“These were players who were getting the maximum out of everything they had and I could see how much trust he put in them.

“I didn’t think I had Moyes’ trust for the first couple of years, though, and he didn’t give me an easy time either.

“He was constantly on at me, picking and poking my game to pieces.

“I thought, ‘Why has he signed me?

“Then one day he pulled me to one side and said if I didn’t think you could play higher than this then I would leave you alone.

“He showed me a newspaper clipping and it was him trying to push me into the Scotland squad.

“I was 29 and I thought, ‘This bloke actually rates me.

“He is certainly the most determined, focused manager I’ve met.

“David Moyes turned my career around in those three years at Deepdale.”

Alexander was awarded the first of his 40 caps for Scotland a year later and, after eight and half years at Deepdale, he moved to rivals Burnley in 2007, where he would fulfil a dream of playing in the Premier League.

Football has changed beyond recognition, of course, since Alexander made his debut on April 27, 1991, at Scunthorpe United before heading to Luton, PNE, Burnley and back to Deepdale for a combined fee of only £250,000.

“I was a 10-year-old for 30 years going out and playing football with friends,” joked the Fleetwood boss.

“But it is no use harping back to the old days, what you’ve got to do is try and keep the values of those times.

“What was the value?

“It was the joy of playing football.

“If that gets lost then football is finished.

“Sometimes, I’d see players out on the training ground and they didn’t want to be there.

“I’d think, ‘It was what you dreamt of as a kid, wasn’t it? Why are you not enjoying it?

“Maybe players get distracted by the paraphernalia around football now, instead of just enjoying it.

“Perhaps young players are getting too much too quickly.

“How does that lad listen to a coach saying, ‘You’ve got to do it this way if you want to be successful,’ when they are on £30,000 a week, got a Range Rover in the car park and they’ve not played a league game.

“Look at Lionel Messi and Ronaldo. They earn millions, but what is their drive?

“Their drive is to be the best player in the world.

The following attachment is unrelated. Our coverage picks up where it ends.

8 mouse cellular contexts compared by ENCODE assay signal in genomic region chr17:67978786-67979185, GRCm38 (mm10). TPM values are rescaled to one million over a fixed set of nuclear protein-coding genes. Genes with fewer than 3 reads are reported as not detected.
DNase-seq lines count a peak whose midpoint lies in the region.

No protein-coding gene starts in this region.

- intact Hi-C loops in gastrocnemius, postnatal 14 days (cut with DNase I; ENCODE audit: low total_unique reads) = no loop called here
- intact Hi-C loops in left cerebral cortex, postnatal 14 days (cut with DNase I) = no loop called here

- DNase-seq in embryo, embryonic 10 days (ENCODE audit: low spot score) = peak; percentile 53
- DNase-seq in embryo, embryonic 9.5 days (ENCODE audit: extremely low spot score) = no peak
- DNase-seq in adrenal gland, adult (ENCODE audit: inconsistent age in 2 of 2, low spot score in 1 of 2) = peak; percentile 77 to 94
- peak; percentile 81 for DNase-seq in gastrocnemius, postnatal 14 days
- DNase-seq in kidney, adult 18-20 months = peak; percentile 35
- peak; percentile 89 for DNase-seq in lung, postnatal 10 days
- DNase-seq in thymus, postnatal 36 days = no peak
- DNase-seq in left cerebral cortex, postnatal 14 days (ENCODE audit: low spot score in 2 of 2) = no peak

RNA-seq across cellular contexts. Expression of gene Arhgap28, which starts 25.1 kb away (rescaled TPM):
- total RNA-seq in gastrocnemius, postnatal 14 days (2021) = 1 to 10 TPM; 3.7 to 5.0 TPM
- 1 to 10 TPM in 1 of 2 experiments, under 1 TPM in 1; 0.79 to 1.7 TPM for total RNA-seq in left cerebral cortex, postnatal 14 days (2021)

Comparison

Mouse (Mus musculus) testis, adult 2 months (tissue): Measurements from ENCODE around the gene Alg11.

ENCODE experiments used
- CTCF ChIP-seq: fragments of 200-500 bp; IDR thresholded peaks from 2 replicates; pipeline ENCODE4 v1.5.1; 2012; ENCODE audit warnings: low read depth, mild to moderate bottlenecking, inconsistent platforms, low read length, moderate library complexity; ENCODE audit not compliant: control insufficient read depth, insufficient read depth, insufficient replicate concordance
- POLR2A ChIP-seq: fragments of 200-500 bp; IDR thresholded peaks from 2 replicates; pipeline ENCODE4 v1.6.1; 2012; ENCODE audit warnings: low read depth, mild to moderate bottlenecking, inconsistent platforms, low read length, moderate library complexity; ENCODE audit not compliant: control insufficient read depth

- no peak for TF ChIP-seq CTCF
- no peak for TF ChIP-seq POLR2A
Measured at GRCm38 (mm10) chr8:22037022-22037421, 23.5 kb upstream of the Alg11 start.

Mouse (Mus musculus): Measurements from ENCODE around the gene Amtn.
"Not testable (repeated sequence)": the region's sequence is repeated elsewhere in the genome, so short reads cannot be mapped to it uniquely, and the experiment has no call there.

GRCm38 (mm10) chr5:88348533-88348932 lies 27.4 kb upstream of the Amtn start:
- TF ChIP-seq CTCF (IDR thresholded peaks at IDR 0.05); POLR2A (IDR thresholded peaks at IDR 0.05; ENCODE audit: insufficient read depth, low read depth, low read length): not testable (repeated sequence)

“They have that boyish enthusiasm to succeed and that can take you a long way.”

n Alexander admits one of the most satisfying honours in a career spanning all four divisions was the Professional Footballers’ Association honouring him with a special merit award in 2012.

Previous recipients include Sir Tom Finney, Pele and Eusebio, Nat Lofthouse and the England 1966 World Cup squad.

The prize is presented by the union to those who have served the game well and this weekend the PFA will announce their national awards for the 2013-14 campaign.

“It was so incredibly special, to be recognised by your union in that way,” said Alexander.

“The PFA do such good work and to get recognition for what you have done in your career at any stage is great.

“When I looked at the previous PFA winners, like the legendary Sir Tom Finney, it was like ‘wow’ and certainly one of my proudest moments in football.

“I’m just a bit of a football nut and my wife’s got a running joke, whenever we go out as a couple, if it’s with anyone who’s interested in football then that’s all I’ll talk about for the rest of the night.

“We’ve been through a lot together and she’s kept me sane sometimes when things have got on top of me and snapped me out of it and been there for the good times as well.

“She was there to see me receive the PFA award, as were my parents, and they shared that special evening with me. A few years before that people had been writing me off, so to play in the Premier League and then finish my career in such a special way at Deepdale, and receive the recognition of the PFA was just so special.”

Now Alexander, left, is plotting a solid promotion course for Fleetwood – and reckons Deepdale boss Simon Grayson can guide Preston back to the Championship. “He has already got three promotions from League One with the same number of clubs, so North End must have a great chance under Simon Grayson,” added Alexander.

“He is a very down to earth man, and does his work in a very measured and hard working way.

“Preston’s a hard-working club, representing a hard-working city, so it is a good fit.

“Most of all, though, he knows how to organise a team and that’s why they are very hard to beat.”